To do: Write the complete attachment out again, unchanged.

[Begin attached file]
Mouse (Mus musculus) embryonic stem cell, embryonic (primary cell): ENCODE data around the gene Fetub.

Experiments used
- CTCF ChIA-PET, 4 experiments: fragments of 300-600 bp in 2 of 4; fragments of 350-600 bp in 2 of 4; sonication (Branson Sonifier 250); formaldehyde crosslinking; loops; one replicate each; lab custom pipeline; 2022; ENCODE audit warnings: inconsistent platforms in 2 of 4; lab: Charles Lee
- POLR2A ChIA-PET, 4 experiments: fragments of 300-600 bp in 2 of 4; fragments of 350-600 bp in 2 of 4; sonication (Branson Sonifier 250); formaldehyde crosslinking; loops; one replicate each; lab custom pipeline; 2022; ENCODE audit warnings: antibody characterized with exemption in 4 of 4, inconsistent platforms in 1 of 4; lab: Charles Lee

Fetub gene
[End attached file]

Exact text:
Mouse (Mus musculus) embryonic stem cell, embryonic (primary cell): ENCODE data around the gene Fetub.

Experiments used
- CTCF ChIA-PET, 4 experiments: fragments of 300-600 bp in 2 of 4; fragments of 350-600 bp in 2 of 4; sonication (Branson Sonifier 250); formaldehyde crosslinking; loops; one replicate each; lab custom pipeline; 2022; ENCODE audit warnings: inconsistent platforms in 2 of 4; lab: Charles Lee
- POLR2A ChIA-PET, 4 experiments: fragments of 300-600 bp in 2 of 4; fragments of 350-600 bp in 2 of 4; sonication (Branson Sonifier 250); formaldehyde crosslinking; loops; one replicate each; lab custom pipeline; 2022; ENCODE audit warnings: antibody characterized with exemption in 4 of 4, inconsistent platforms in 1 of 4; lab: Charles Lee

Fetub gene